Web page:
Frantic children called 911 more than half a dozen times from the Texas classrooms where a massacre was unfolding, pleading for police to intervene, as some 20 officers waited in the hallway nearly an hour before entering and killing the gunman.
At least two children placed several emergency calls from a pair of adjoining fourth-grade classrooms after 18-year-old Salvador Ramos entered on Tuesday with an AR-15 semi-automatic rifle, according to Colonel Steven McCraw, director of the Texas Department of Public Safety.
Ramos, who had driven to Robb Elementary School from his home after shooting and wounding his grandmother, went on to kill 19 children and two teachers in the deadliest US school shooting in nearly a decade.
"He's in room 112," a girl whispered on the phone at 12.03pm local time, more than 45 minutes before a US Border Patrol-led tactical team finally stormed in and ended the siege.
The on-site commander, the chief of the school district's police department in Uvalde, Texas, believed at the time Ramos was barricaded inside and children were no longer at immediate risk, giving police time to prepare, McCraw said.
"From the benefit of hindsight where I'm sitting now, of course it was not the right decision," McCraw said. "It was the wrong decision, period."
The disclosure of local law enforcement's delay in pursuing the teenaged gunman came as the nation's leading gun-rights advocacy group, the National Rifle Association, opened its annual convention 450 kilometres away in Houston.
Governor Gregg Abbott, a Republican and staunch gun-rights proponent who addressed the meeting in a pre-recorded video, seized on apparent police lapses in Uvalde, telling a news conference later he was misled and "livid about what happened".
Abbott denied newly enacted Texas gun laws, including a controversial measure removing licensing requirements for carrying a concealed weapon, had "any relevancy" to Tuesday's bloodshed.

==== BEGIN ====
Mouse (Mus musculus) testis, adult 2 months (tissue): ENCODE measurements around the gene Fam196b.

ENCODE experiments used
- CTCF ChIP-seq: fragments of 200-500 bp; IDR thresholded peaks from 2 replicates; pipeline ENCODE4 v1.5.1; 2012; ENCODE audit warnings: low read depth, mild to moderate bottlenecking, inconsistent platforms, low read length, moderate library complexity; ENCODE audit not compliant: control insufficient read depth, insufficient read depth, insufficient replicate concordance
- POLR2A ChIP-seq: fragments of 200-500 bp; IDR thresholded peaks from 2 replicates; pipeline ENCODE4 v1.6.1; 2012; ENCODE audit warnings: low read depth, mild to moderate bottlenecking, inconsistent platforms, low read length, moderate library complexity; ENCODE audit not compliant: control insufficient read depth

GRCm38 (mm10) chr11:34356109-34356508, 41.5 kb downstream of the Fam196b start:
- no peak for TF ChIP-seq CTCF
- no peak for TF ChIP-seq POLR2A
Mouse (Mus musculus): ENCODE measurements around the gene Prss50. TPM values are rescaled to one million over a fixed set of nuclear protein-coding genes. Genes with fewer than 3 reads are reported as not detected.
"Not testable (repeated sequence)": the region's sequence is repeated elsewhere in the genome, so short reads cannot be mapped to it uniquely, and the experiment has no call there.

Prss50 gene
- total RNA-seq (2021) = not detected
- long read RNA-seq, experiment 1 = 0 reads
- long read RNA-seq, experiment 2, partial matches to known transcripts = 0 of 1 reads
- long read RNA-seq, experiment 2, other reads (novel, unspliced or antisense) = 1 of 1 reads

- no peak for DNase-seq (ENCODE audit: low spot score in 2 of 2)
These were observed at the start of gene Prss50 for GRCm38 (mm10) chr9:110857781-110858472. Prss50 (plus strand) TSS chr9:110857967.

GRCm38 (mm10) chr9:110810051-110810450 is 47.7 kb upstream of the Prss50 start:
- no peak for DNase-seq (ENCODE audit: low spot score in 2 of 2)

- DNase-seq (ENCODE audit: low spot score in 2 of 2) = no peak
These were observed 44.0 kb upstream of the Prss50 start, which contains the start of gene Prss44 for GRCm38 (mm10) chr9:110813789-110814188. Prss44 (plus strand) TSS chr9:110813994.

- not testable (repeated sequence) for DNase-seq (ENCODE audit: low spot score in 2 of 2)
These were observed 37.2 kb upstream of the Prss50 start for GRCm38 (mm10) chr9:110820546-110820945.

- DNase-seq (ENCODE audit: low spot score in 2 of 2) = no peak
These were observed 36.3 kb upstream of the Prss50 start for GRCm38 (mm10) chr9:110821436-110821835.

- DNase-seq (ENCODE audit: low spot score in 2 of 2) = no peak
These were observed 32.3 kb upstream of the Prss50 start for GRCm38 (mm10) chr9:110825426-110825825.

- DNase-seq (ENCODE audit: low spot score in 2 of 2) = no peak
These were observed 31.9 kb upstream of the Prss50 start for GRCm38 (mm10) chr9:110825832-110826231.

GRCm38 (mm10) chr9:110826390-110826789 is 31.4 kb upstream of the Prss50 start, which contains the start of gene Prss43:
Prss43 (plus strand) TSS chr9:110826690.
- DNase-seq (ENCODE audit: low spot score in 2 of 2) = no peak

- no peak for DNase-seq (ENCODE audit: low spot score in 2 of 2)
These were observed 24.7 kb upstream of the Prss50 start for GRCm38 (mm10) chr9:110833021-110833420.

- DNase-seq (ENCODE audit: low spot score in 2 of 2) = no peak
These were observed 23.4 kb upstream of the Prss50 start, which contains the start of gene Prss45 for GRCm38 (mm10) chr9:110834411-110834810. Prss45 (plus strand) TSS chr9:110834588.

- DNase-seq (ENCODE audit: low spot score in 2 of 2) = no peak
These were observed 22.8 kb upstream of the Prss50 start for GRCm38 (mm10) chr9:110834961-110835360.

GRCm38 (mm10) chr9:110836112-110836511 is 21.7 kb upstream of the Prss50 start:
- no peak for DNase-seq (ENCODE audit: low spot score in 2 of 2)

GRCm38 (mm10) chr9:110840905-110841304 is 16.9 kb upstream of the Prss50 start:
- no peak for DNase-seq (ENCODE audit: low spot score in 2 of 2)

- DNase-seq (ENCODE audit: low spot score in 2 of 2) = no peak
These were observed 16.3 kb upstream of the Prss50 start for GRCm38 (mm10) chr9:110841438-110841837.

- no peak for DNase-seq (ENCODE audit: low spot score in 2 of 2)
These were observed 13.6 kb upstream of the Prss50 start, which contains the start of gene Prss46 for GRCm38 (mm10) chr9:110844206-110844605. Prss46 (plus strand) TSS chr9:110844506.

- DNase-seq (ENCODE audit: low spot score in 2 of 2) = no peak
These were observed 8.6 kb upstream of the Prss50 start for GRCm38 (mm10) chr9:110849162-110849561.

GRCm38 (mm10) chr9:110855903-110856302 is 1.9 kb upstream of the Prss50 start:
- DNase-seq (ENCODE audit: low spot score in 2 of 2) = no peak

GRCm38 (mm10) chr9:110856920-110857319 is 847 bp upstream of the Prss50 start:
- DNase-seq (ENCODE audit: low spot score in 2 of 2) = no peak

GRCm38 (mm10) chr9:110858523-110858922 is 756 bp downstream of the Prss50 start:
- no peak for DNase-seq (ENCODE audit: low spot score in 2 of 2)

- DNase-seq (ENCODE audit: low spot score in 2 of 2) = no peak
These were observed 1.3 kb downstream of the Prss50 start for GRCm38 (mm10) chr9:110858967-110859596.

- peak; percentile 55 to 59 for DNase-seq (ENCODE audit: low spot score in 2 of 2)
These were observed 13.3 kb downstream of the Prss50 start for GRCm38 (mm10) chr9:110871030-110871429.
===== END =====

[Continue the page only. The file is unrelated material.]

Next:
He suggested state lawmakers focus renewed attention on addressing mental illness.
The latest chronology of the Uvalde school attack stirred dismay, including among the officials reporting it.
McGraw, whose voice choked with emotion at times, said, "We're here to report the facts, not to defend what was done or the actions taken."
Some of the mostly nine- and 10-year-old students trapped with the gunman survived the massacre, including at least two who called 911, McCraw said.
There were at least eight calls to 911 between 12.03pm, half-an-hour after Ramos entered the building, and 12.50pm, when Border Patrol agents and police burst in and shot the gunman dead.
A girl called at 12.16pm and told police there were still "eight to nine" students alive, the colonel said. Three shots were heard during a call made at 12.21pm.
The girl who made the first call implored the operator to "please send the police now" at 12.43pm and again four minutes later.
Officers went in three minutes after that final call, according to McCraw, when the tactical team used a janitor's key to open the locked classroom door.
There were as many as 19 officers in the hallway by 12.03pm, when the first 911 call from inside the classroom was received, McCraw said.
Standard law enforcement protocols call for police to confront an active school shooter without delay, rather than waiting for backup or more firepower, a point McCraw acknowledged on Friday.
Medical experts also stress the importance of evacuating critically wounded gunshot patients to a trauma centre within 60 minutes - what emergency physicians call "the golden hour" - in order to save lives.
The attack came 10 days after a shooting in Buffalo, New York that left 10 people dead.
At the NRA meeting, prominent Republicans including former president Donald Trump and US Senator Ted Cruz of Texas, doubled-down on arguments tighter gun laws would do little or nothing to allay the rising frequency of mass shootings.
About 500 protesters holding crosses, signs and photos of victims from the Uvalde shooting gathered outside the convention.
President Joe Biden, who has urged Congress to approve new gun restrictions, will on Sunday visit the community of 16,000 people about 130km west of San Antonio.
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